dp

With Iran increasing oil supply I don't see any recovery in oil prices any time soon. Maybe after 2020?

Crude futures are less than $50 out to 2025. The doomsters are going to make killing on that trade.

Conventional oil is about peak and has been since 2006. There is an argument about condensate,

http://peakoil.com/production/the-great-condensate-con-is-the-oil-glut-j...

as its not crude but the price still reflects excess supply the only unknown is how much, ie 1mbpd or 2? or 3?

Then there is shale which also isnt conventional crude.

Bear in mind that $30 is due to mostly US shale, Iran's 3mbpd does not yet have an impact on price. So the other Q is how low can it go, $20 seems not un-realistic.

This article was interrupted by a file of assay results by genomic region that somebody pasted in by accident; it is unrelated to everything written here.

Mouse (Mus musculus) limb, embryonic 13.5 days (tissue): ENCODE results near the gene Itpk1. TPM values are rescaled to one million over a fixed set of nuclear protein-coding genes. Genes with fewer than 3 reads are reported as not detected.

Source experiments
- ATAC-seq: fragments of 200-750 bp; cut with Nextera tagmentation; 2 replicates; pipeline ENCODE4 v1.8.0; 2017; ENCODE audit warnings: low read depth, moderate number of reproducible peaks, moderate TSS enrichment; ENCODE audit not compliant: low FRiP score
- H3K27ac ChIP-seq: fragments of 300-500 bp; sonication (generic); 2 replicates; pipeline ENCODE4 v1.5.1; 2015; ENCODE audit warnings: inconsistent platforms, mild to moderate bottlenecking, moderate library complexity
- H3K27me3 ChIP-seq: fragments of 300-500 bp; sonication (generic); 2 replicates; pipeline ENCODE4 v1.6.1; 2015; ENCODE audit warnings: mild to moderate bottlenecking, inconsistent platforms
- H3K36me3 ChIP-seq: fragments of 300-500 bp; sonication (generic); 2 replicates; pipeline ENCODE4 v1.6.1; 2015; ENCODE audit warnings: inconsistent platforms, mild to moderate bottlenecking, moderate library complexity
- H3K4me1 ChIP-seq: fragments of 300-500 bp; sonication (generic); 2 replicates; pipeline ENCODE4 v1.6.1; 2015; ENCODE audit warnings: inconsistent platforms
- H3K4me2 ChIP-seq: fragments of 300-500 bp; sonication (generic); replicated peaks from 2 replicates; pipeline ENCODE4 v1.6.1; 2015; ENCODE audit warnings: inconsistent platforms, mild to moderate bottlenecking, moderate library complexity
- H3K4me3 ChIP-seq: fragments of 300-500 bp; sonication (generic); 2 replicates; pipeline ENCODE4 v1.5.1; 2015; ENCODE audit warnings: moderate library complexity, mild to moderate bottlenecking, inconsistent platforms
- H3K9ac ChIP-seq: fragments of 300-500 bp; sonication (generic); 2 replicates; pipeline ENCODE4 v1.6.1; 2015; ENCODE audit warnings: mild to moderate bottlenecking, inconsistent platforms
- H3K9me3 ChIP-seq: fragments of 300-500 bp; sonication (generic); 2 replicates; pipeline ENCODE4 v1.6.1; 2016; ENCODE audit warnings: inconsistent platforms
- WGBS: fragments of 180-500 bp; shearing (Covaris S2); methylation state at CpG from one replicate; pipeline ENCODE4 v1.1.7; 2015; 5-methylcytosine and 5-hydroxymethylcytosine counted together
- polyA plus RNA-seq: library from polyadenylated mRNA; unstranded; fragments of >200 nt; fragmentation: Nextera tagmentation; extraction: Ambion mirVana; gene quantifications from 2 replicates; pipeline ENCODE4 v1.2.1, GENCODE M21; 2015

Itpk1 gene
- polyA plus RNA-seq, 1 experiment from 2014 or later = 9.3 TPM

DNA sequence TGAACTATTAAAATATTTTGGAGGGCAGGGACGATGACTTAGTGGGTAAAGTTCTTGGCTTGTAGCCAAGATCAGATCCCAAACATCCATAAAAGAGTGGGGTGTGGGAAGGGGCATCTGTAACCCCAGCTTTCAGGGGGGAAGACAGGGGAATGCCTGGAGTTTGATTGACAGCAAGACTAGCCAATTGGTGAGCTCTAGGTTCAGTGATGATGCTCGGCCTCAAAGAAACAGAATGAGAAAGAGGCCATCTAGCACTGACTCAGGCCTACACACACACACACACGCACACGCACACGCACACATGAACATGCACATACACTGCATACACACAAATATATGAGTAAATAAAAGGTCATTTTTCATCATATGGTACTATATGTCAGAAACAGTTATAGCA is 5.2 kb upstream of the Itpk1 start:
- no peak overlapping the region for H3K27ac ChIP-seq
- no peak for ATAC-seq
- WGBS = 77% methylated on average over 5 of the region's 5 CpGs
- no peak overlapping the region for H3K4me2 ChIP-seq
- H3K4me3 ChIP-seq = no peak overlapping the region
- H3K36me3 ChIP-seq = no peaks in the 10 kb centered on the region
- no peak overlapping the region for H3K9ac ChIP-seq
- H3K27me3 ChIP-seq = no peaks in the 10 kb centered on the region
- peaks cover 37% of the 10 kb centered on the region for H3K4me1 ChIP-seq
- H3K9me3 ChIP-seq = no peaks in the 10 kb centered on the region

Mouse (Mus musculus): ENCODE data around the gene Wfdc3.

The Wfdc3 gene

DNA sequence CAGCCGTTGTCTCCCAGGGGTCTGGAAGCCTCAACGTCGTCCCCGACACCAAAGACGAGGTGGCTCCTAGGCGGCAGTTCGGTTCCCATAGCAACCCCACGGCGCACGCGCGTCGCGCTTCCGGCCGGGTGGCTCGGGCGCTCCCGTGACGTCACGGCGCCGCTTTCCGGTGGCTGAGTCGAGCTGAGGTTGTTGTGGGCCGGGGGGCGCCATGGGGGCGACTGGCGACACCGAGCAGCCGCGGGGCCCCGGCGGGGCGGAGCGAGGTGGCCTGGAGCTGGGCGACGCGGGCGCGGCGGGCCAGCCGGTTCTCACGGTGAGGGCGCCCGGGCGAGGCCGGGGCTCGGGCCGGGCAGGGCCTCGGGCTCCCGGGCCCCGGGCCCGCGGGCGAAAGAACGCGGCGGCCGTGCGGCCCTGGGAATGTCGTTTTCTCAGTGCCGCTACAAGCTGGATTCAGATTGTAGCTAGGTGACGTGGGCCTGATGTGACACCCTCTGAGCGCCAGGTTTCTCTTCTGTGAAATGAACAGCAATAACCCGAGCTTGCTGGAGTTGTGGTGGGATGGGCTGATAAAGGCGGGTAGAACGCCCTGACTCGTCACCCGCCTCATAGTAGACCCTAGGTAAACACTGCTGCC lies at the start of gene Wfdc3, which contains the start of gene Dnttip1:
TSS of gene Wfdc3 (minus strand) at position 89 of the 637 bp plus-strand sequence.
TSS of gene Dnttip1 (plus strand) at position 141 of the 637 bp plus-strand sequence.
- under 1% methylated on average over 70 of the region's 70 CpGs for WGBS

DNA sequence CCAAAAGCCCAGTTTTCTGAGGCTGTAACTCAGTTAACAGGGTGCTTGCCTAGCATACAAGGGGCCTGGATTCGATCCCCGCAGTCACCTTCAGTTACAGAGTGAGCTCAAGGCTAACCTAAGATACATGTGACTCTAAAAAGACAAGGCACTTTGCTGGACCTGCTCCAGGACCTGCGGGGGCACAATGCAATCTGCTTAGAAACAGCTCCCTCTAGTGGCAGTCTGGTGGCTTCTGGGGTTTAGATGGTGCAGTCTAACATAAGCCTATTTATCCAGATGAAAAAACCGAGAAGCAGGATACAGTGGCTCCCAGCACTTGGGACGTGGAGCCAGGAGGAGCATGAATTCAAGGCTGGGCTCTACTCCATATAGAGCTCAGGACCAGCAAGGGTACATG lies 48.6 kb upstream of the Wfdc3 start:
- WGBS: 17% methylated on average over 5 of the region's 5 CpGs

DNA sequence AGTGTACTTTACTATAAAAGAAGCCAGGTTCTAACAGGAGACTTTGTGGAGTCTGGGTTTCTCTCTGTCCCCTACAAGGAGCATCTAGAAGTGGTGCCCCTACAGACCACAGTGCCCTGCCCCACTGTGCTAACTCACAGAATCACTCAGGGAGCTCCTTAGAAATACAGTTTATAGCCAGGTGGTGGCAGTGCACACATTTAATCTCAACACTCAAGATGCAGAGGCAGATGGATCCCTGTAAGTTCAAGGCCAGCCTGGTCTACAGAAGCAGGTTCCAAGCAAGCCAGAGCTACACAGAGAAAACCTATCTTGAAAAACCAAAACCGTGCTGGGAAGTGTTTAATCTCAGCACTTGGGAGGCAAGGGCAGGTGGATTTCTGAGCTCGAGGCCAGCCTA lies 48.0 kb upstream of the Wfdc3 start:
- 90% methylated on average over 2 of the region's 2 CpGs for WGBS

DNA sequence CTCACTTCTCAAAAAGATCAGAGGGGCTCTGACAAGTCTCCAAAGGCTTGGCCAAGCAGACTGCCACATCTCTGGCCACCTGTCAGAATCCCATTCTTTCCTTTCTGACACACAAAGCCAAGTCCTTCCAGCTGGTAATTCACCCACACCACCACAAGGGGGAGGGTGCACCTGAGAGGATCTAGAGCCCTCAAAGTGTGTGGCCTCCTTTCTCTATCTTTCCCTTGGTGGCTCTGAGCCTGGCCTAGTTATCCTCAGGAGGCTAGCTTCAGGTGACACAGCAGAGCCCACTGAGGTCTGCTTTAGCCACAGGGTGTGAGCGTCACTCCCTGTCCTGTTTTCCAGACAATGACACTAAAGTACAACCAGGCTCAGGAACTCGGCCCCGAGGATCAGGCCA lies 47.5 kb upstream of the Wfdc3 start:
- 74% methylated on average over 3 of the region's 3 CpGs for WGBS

Yes, the time frame of 2020 for total output drop seems a bit more likely than 2 or 3 years ago when only conventional crude said 2018. Shale has indeed thrown 4.8mbpd into the model, plus then If china really is melting down, then with Iran as well a low price for a few years seems quite believable.

"oil prices will recover eventually". What a penetrating insight that is.As a statement of the obvious,it would be hard to beat. As Keynes once said;"In the long run,we are all dead".
If I were one of Roger Kerr's clients,I think i would be expecting a little more for my money.Speaking of money,I would be prepared to have a wager with him,that our OCR will be cut again this year.

"oil prices will recover eventually". What a penetrating insight that is.As a statement of the obvious,it would be hard to beat. As Keynes once said;"In the long run,we are all dead".
If I were one of Roger Kerr's clients,I think i would be expecting a little more for my money.Speaking of money,I would be prepared to have a wager with him,that our OCR will be cut again this year.

Still bleating about inflation 8? odd years, on, still wrong.